In their last legislative action before the midterm elections, House Republicans earlier this month passed a three-bill package dubbed “Tax Reform 2.0” in a bid to cement their signature legislative accomplishment in voters’ minds.
The bills passed largely along partisan lines, with H.R. 6760, the Protecting Family and Small Business Tax Cuts Act of 2018, clearing the lower chamber without a single Democratic vote. Ten SALT state Republicans joined the entire House Democratic caucus in opposing the legislation, which would make the individual rates, credits, business deductions, and other changes enacted by the Tax Cuts and Jobs Act permanent. Under current law, TCJA’s individual title is slated to sunset after 2025, while the law’s corporate reforms remain in place. Although permanence was the centerpiece of this package, without the 60 votes needed to overcome a filibuster, the bill will not be taken up by the Senate this year.
The second bill, H.R. 6757, the Family Savings Act of 2018, drew nominal Democratic support, with ten centrists and higher office seekers siding with all Republicans. The final bill, H.R. 6756, the American Innovation Act of 2018, attracted 31 votes from across the aisle. The crossover support kept alive the possibility that these measures could be taken up by the Senate in the near future. The retirement and savings bill in particular matches up with a bipartisan Senate effort that has advanced in previous congresses, the Retirement Enhancement and Savings Act (RESA), which provides an obvious area of common ground.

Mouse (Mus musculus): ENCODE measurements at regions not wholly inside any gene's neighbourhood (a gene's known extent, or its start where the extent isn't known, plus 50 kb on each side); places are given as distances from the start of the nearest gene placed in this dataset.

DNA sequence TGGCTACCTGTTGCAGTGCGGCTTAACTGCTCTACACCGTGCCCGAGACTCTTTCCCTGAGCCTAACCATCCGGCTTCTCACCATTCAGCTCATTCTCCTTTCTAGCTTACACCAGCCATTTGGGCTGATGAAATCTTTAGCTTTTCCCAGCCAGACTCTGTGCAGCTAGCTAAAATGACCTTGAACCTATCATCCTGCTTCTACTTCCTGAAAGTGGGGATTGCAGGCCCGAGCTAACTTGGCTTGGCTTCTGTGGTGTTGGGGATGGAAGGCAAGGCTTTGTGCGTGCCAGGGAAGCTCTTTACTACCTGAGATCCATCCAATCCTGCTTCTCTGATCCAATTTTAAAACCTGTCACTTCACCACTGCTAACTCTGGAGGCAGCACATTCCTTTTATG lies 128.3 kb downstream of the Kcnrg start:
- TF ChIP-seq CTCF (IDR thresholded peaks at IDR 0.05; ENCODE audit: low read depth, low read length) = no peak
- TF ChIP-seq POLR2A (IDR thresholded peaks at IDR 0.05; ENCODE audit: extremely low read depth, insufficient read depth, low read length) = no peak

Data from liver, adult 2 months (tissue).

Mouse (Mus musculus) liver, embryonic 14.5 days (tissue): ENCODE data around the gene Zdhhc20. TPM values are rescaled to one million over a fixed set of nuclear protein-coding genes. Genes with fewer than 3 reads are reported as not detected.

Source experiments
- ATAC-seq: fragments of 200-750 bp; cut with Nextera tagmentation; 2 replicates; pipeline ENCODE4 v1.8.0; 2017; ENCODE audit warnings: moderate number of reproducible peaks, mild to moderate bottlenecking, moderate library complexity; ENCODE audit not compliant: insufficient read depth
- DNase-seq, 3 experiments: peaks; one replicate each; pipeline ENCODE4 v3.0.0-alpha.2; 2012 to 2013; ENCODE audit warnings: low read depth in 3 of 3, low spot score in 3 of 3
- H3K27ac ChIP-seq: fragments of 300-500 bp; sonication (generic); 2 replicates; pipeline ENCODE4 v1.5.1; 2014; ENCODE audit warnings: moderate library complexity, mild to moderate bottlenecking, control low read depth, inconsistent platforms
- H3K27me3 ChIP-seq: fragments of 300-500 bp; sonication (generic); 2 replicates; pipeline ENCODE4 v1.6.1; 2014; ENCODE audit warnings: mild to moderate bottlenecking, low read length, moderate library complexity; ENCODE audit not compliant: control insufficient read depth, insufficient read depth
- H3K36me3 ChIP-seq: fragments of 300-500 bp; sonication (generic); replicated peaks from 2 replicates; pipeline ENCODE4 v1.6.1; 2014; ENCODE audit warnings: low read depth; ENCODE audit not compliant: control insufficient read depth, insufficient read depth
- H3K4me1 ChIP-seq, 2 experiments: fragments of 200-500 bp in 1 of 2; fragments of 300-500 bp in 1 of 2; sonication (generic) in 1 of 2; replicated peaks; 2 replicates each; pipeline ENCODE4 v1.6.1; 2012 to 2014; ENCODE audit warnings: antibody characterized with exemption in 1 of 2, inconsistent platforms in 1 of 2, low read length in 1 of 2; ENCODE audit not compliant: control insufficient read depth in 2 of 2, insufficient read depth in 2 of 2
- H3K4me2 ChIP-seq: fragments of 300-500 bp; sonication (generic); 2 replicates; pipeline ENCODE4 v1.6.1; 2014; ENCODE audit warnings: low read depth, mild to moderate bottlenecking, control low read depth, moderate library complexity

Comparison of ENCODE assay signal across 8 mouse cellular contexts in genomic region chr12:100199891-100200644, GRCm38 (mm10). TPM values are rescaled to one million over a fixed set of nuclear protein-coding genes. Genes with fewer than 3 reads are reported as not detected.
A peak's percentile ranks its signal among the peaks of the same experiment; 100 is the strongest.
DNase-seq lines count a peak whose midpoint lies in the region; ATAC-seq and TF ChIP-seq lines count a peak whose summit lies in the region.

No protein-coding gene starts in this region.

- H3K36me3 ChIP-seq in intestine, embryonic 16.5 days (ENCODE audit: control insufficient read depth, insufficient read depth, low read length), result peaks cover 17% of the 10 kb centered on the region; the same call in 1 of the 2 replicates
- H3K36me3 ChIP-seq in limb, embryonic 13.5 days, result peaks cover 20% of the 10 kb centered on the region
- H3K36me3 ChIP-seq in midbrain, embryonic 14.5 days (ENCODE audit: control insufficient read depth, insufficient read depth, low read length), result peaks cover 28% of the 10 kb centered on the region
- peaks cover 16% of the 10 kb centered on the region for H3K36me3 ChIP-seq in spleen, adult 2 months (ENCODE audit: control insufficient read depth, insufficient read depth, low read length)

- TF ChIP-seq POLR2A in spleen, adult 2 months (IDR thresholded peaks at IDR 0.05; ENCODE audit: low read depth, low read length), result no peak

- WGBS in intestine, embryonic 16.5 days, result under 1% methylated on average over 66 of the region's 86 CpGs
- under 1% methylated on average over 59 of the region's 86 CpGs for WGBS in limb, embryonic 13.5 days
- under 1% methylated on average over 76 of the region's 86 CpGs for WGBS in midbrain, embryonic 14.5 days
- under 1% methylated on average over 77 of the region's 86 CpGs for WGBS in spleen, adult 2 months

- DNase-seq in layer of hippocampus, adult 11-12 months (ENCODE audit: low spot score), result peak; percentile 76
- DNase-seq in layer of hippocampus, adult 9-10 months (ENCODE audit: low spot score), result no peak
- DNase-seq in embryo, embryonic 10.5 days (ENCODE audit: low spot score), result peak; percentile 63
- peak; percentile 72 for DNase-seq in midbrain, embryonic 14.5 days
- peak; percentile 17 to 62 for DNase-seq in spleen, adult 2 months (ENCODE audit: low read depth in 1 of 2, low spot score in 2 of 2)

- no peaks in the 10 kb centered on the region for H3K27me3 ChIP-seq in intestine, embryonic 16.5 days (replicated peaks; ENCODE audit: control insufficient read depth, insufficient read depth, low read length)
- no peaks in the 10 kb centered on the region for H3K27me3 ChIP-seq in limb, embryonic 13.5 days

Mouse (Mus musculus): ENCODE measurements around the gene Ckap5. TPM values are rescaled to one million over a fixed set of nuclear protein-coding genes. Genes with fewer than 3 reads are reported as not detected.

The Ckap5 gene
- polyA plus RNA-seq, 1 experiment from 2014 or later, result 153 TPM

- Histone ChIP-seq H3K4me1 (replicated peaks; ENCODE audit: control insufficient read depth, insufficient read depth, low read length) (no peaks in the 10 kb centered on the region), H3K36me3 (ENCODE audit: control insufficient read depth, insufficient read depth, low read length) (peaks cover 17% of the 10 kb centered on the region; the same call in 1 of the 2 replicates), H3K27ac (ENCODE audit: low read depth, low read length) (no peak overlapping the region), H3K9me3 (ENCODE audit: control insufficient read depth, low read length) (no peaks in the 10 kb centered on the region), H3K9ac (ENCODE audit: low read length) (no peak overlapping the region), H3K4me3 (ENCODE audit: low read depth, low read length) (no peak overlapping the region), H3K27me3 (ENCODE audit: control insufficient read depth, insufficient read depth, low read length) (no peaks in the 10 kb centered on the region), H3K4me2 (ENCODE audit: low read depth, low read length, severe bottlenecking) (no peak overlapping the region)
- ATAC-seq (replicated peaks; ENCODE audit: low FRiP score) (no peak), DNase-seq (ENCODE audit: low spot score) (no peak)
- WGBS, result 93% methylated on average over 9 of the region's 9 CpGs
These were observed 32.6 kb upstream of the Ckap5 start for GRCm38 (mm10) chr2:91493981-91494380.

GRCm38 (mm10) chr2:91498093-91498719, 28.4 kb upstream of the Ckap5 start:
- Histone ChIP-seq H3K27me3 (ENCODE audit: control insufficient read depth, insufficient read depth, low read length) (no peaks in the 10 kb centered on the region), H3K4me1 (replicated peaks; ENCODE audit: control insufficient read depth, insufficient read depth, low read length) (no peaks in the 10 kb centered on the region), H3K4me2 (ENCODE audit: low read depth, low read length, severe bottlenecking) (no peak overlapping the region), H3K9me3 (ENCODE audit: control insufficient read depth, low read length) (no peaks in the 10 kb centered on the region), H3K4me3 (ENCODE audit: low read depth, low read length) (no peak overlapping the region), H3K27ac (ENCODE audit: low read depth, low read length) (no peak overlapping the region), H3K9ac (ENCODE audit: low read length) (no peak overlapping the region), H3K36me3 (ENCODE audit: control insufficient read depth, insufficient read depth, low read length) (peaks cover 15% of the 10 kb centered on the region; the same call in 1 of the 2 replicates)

With the Senate leaving town after a deal on judicial nominations, all remaining legislative action, tax and otherwise, will be left for the lame duck session of Congress. How long and how ambitious that session might be remains to be seen, and hinges largely on the outcome of November’s election. If the House flips to Democratic control, as most models suggest, it likely will be a very abbreviated work period, focused exclusively on “must-pass” items, such as the Farm Bill and any remaining government funding bills. Should Republicans keep the House, however, they might be inclined to stick around and clear the decks. Among other items of interest, tax extenders are coming up on a full year's lapse, and any tax package would open the door to a potential deal on the three consensus technical corrections to the new tax law. With auto manufacturers like Tesla and General Motors running into limits on the electric vehicle (EV) tax credit, efforts may be made to lift the cap altogether or otherwise keep the credits flowing. Finally, the aforementioned retirement and savings package could be an attractive bipartisan accomplishment, particularly as Senate Finance Chairman Orrin Hatch (R-UT) seeks to secure a few legacy items on the way out.
In all likelihood, most if not all of these items will fall into early next year, and a new Congress of unknown composition and control. The bulk of the near term action will remain on the regulatory side, as Treasury and IRS attempt to put out the major remaining pieces of TCJA implementation and guidance materials by the end of the year, with a number of them reportedly set to land around Thanksgiving. While the legislative outlook may depend on the outcome of the election, anxious taxpayers and tax professionals are sure to have a busy holiday season either way.